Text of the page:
Bridget Webb, Recruiting Daily: Why Snapchat?
Elksi Felson: I think I could speak for a lot of people my age when I say this. I really want to work for a company that I care about and believe in. I’ve had a few opportunities from places like a carpeting company and some banks. Stuff like that. But I see all of my friends working at similar companies and they aren’t happy.
I didn’t move out to California to work at Snapchat. It just happens to be my favorite app on my phone. So I thought, why not swing for the fences?
BW: Where did you first get the idea to create a video Snapchat resume?
EF: I started my career search by looking at opportunities within the banking industry seeing how I was a finance major. I applied to a major player in Pittsburgh and got no response.
I signed up for their email job listings and every Sunday when their email came I would apply. I was perfectly qualified but never heard anything. This went on for months. So I started thinking that I couldn’t break the application process any more than it already was.
BW: Have you done any other creative stunts to grab the attention of a potential employer?
EF: Yes, with that same bank in Pittsburgh. I go so sick of hearing nothing that I broke down their requirements on a paper resume much like I did with the Snapchat video. Still there was no response. I finally requested to be taken off of the email distribution list, and to this day, every Sunday, I still receive a list of their openings.
The whole process with them was so frustrating.
BW: Do you have a dream job?
EF: It’s weird, I’ve been asked that a lot lately and can’t say I really do. I’ve worked every type of service job imaginable (server, bartender, janitor in college, office assistant, graphic design intern). From this, my people skills have developed and I’ve learned that I must interact with people to be happy.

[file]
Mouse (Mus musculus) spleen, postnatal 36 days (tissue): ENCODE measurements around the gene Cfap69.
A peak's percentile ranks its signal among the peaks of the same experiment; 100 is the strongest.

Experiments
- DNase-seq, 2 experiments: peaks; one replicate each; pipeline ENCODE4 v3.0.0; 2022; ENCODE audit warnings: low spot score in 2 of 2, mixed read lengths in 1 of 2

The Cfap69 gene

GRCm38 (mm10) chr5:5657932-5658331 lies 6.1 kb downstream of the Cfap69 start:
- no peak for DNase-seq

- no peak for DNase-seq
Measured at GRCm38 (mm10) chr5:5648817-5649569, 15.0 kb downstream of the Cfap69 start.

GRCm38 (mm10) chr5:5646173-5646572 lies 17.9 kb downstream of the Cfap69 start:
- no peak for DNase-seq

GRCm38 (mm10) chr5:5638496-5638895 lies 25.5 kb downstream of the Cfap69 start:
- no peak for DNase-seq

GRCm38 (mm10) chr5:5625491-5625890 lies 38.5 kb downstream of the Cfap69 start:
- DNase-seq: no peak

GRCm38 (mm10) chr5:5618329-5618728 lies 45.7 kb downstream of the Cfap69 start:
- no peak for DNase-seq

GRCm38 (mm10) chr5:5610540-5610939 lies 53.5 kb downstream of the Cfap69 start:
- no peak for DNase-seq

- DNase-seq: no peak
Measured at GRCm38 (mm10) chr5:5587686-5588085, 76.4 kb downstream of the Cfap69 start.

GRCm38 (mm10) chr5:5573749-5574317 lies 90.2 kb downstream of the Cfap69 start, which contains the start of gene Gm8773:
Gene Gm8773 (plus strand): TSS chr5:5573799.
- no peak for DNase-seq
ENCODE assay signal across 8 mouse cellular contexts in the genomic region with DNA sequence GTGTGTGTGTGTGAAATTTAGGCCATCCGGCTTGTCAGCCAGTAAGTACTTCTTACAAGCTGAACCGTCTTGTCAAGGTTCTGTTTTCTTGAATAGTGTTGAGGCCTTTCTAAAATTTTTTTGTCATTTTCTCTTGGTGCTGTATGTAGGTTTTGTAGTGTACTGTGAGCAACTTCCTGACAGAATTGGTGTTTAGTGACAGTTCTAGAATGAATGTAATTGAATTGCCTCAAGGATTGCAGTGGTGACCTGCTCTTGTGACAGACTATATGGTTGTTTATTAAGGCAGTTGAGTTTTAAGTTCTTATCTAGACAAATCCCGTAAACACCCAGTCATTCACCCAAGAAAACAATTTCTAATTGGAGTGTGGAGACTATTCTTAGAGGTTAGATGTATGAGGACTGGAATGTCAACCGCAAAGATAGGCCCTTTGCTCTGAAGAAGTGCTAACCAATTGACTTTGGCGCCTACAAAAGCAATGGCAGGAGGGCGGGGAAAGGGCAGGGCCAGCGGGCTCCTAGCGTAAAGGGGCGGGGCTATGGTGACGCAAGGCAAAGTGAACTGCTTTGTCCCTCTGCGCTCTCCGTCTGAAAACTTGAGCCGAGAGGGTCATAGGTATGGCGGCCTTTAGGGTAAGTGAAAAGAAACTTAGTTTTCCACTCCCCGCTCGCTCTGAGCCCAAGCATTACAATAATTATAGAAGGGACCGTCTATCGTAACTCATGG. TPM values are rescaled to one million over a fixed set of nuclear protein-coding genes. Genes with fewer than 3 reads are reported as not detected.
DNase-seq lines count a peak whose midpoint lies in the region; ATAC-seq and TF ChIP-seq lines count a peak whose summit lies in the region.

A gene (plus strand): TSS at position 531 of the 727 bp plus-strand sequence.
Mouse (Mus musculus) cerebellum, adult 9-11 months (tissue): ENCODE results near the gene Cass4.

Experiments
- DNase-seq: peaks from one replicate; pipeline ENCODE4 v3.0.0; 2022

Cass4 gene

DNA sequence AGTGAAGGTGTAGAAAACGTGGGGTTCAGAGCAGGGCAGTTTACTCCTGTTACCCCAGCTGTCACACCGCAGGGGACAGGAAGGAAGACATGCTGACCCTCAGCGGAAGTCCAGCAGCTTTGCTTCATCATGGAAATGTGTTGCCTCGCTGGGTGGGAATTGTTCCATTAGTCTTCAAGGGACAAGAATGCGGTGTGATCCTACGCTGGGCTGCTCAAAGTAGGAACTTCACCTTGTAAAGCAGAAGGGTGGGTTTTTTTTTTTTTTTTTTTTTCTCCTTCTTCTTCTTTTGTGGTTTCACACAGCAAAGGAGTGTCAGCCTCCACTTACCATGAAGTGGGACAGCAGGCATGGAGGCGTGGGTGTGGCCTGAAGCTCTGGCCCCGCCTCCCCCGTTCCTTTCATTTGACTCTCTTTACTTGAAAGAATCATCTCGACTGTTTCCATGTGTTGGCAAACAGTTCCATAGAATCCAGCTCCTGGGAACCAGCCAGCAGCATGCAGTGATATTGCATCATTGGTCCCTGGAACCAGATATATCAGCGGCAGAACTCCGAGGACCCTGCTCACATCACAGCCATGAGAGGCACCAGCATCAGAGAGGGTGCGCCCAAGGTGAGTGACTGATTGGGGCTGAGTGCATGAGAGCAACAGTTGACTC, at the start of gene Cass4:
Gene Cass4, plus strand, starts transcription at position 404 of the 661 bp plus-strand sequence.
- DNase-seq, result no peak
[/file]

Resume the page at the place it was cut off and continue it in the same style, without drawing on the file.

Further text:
I’m not looking for a finance gig. I’m looking for PR roles mainly. I’m starting my own YouTube channel so we will see where that takes me.
BW: Are there any particular types of companies you’re drawn to?
EF: Startups. The main reason is when joining one you get to play and contribute a ton more. The overall experience is better. You’re truly part of building something as a team and not just a number. I would much rather be employee #13 over employee #43,762 any day. You are exposed to so much more and can grow your skill set faster along with your career trajectory.
BW: Last question. As a current candidate do you feel the entire recruitment process is broken?
EF: Absolutely. Paper resumes need to go. With the technology available today the entire process could be greatly improved. Case in point, I’ve been asked to fly across country on my own dime quite a few times. I can’t help but shake my head on this one.
Come on, I’m unemployed, which is a polite way of saying I’m running low on cash. I get that a sit down interview is important but really? With tools like Skype and all the video interviewing tools available you can accomplish the same thing. I think if anything, this proves that recruiters should start realizing that video works – and sometimes, better than the real thing.
Well, recruiters, whether or not you agree with his approach, you’ve got to hand it to Elski, who wasn’t afraid to take a risk and wasn’t content hiding behind a piece of paper.
His story is a good reminder that for every candidate stuck in your applicant tracking system, there’s a real story and a real person on the other end who’s getting increasingly angry at your brand – and that for Elski and so many like him, bad news is far superior to no news. Which really should be old news by now.
Since most of you reading this are ostensibly recruiters, let’s even things out with Elski and help him find a job in PR or communications. If we put our network to work, I’m sure he’ll be back to work in no time – so reach him on Twitter @ElskiFelson.
He’ll respond to you immediately (trust me) – and prove that some recruiters out there are listening (and willing to help!)
About the Author: Bridget Webb is a Recruitment and Marketing enthusiast, leader, and speaker. Her specialties include Demand Generation (customers & talent), People Analytics, Employer Branding, HR Technology and homeroom mom duties.
She graduated with a degree in Design and Business Management from the University of Montevallo and currently resides in South Carolina.
Follow Bridget on Twitter @Webb_Bridget or connect with her on LinkedIn.
By Bridget Webb